Will I Qualify For Disability Benefits in North Carolina?

Applying for Disability in North Carolina

How far back do you get disability benefits in North Carolina?

Can You Work and Collect Social Security Disability in North Carolina?

How long does it take for the disability decision in North Carolina?

Social Security Disability SSI and Fibromyalgia

How to Get the Status on Your Social Security Disability Claim in North Carolina

Do you have to go to a Social Security hearing in North Carolina to get approved for disability?

Getting a Social Security disability award in North Carolina

Getting approved for mental disability benefits in North Carolina

Social Security Disability SSI and Degenerative Disc Disease

What are the disability qualifications in North Carolina?

Proving the requirements for disability in North Carolina

Improving your chances of getting disability in North Carolina

Disability determination services in North Carolina

Winning disability benefits in North Carolina

How do I win disability benefits in North Carolina?

To win disability benefits in North Carolina, a case must satisfy the Social Security Administration's own unique definition of disability.

The definition essentially states that a person must have at least one severe condition, which may be mental or physical in nature, and that the condition must last for at least one full year, and may potentially result in death.

How do you prove that one, or more, of your conditions meet this definition?

After you apply for disability at a Social Security office in North Carolina, your case will be transferred to a disability examiner at North Carolina disability determination services, otherwise known as NC DDS.

Disability decisions at NC DDS usually take between 3 to 4 months (though they can take much longer, especially if the examiner has some difficulty obtaining your records from your treatment sources, or if you need to be scheduled for multiple consultative examinations) and typically have a fairly high rate of denial.

In some years, the approval rate may have gone as high as 35%, but in most years it tends to hover around 30%.

How does the disability examiner work on your case? The examiner is a claims specialist who will request medical records and review them, looking for signs of limitations in your ability to do basic, normal daily activities, which translates into your ability to perform a job.

The disability examiner uses a sequential evaluation process to see if your case meets the SSA definition of disability. Several questions are asked in this process.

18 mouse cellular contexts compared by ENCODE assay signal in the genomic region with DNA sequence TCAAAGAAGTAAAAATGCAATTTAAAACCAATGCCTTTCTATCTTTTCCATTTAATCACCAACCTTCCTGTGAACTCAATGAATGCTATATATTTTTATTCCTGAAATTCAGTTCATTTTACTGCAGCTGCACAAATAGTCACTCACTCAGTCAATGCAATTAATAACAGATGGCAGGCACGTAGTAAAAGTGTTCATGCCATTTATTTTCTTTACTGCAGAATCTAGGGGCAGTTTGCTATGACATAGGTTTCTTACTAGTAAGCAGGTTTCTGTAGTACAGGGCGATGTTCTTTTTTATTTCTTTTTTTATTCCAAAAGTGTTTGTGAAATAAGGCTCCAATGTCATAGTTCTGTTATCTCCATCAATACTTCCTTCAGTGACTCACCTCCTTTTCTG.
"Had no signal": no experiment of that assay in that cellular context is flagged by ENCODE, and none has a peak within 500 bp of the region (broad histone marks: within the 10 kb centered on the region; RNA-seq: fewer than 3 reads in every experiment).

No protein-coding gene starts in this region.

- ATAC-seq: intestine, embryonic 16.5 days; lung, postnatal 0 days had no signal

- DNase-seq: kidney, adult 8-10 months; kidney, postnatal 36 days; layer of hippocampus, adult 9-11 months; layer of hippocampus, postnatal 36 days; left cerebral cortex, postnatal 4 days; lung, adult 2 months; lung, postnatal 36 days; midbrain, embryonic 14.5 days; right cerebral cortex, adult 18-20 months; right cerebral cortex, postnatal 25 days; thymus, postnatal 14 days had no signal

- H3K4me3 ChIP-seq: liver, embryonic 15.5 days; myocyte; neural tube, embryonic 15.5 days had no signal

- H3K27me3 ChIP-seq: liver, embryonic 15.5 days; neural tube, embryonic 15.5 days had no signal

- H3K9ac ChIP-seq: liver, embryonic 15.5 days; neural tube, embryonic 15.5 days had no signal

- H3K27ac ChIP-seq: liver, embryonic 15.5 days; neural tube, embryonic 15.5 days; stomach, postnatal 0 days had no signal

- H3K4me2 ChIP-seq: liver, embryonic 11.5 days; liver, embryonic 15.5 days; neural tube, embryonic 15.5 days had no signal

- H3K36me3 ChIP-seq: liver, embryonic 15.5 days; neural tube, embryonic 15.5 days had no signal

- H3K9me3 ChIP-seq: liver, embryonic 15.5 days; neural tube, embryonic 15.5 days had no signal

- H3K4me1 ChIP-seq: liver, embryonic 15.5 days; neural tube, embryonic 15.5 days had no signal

The first question is whether or not you are currently working and earning what Social Security considers to be a substantial and gainful income. If you do happen to be working when you file for disability, most likely your claim will be denied that point. Your case will not even be sent to a disability examiner to have your medical records requested and evaluated.

If you are not working, the next question is whether or not your condition is considered severe versus nonsevere.

For example, if your only condition is an ankle sprain, most likely you will be considered to have a nonsecure condition and you will be turned down for disability benefits.

If your condition is considered to be severe, however, and this could be anything including even simple back pain, your case will move on to a real consideration of what your medical records have to say about your condition, or conditions.

At this point, the NC disability examiner will be going through the records they have obtained from your doctors, clinics, and hospitals.

What will the examiner be looking for specifically? Many people assume that the examiner is simply looking for a diagnosis of the condition. However, the process is more complex than that.

In the system used by the Social Security Administration, the condition you have is not nearly so important as the extent to which it limits your ability to engage in various areas of function.

Therefore, the examiner will be looking for evidence that you have trouble in any of the following areas: lifting more than a certain amount of weight, not being able to sit, stand, or walk for more than a certain amount of time, having trouble bending, stooping, reaching, grasping, seeing, hearing, remembering, concentrating etc, etc,etc.

Essentially, the examiner will be looking for signs of any reduced ability to do any basic physical or mental function. These are called "functional limitations".

After your functional limitations have been noted, the examiner will assess, or rate, your limitations on something known as an RFC, or residual functional capacity form. The ratings that you receive will be compared to the types of work you've done in the past, and this will be used to make two critical determinations on your case.

First of all, can you go back to one of your past jobs? Secondly, can you perform some type of other work based on your skills, education, and age, and functional capabilities?

If the answer to both questions is no, you will most likely receive a Social Security disability award, or an award for SSI if this is the program you applied

Return to:  Social Security Disability Resource Center, or read answers to Questions

Individual Questions and Answers

  • What is the Social Security Disability List of Impairments?

  • Medical Evidence Used on a Social Security Disability or SSI Claim

  • How to claim disability benefits in North Carolina

  • Can You Get Approved For SSI or SSD Benefits IF You Have A Mental Condition But Do Not Take Medication?

  • What condition or conditions qualifies for disability in North Carolina?

  • What does it mean if Social Security sends you to a Psychiatrist?

  • What happens on a disability application in North Carolina?

  • Avoiding Mistakes to get your Disability Claim Approved